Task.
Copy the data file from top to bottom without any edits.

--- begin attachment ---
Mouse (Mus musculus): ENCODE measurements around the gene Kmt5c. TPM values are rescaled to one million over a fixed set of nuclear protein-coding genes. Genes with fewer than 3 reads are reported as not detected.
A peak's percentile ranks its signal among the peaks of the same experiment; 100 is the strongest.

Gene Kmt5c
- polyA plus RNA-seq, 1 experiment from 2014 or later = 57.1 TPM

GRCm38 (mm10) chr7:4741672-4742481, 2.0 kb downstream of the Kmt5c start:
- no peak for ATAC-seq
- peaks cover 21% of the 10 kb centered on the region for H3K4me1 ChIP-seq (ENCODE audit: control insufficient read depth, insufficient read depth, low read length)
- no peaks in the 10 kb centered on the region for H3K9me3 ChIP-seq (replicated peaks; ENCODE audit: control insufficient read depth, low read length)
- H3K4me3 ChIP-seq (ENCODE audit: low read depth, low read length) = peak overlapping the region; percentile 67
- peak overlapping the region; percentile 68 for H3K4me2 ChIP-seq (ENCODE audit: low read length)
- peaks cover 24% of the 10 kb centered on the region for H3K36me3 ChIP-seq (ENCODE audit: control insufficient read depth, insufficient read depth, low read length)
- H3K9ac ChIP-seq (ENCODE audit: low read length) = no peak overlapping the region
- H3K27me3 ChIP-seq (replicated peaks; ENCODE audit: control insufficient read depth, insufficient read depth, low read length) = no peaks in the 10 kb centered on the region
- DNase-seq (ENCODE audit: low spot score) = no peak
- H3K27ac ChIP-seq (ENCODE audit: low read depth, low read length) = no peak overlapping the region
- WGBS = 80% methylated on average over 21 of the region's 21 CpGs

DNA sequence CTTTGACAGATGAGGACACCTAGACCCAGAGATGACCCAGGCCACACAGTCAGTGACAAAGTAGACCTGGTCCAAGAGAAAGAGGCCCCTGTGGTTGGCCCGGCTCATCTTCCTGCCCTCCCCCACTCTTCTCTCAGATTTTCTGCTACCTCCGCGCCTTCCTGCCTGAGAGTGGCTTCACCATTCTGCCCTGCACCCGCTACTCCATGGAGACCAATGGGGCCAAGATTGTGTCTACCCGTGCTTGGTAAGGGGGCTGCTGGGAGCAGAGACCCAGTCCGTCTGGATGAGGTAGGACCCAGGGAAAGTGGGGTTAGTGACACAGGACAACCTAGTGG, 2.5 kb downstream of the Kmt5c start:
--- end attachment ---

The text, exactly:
Mouse (Mus musculus): ENCODE measurements around the gene Kmt5c. TPM values are rescaled to one million over a fixed set of nuclear protein-coding genes. Genes with fewer than 3 reads are reported as not detected.
A peak's percentile ranks its signal among the peaks of the same experiment; 100 is the strongest.

Gene Kmt5c
- polyA plus RNA-seq, 1 experiment from 2014 or later = 57.1 TPM

GRCm38 (mm10) chr7:4741672-4742481, 2.0 kb downstream of the Kmt5c start:
- no peak for ATAC-seq
- peaks cover 21% of the 10 kb centered on the region for H3K4me1 ChIP-seq (ENCODE audit: control insufficient read depth, insufficient read depth, low read length)
- no peaks in the 10 kb centered on the region for H3K9me3 ChIP-seq (replicated peaks; ENCODE audit: control insufficient read depth, low read length)
- H3K4me3 ChIP-seq (ENCODE audit: low read depth, low read length) = peak overlapping the region; percentile 67
- peak overlapping the region; percentile 68 for H3K4me2 ChIP-seq (ENCODE audit: low read length)
- peaks cover 24% of the 10 kb centered on the region for H3K36me3 ChIP-seq (ENCODE audit: control insufficient read depth, insufficient read depth, low read length)
- H3K9ac ChIP-seq (ENCODE audit: low read length) = no peak overlapping the region
- H3K27me3 ChIP-seq (replicated peaks; ENCODE audit: control insufficient read depth, insufficient read depth, low read length) = no peaks in the 10 kb centered on the region
- DNase-seq (ENCODE audit: low spot score) = no peak
- H3K27ac ChIP-seq (ENCODE audit: low read depth, low read length) = no peak overlapping the region
- WGBS = 80% methylated on average over 21 of the region's 21 CpGs

DNA sequence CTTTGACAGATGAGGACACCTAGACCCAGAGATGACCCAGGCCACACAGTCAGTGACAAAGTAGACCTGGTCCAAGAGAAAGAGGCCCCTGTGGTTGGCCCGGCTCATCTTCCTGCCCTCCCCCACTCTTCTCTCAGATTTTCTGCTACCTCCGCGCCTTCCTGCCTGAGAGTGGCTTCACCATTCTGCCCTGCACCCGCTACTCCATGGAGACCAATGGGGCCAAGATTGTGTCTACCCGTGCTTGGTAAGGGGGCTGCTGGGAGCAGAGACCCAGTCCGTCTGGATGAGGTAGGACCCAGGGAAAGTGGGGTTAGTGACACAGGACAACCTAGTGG, 2.5 kb downstream of the Kmt5c start: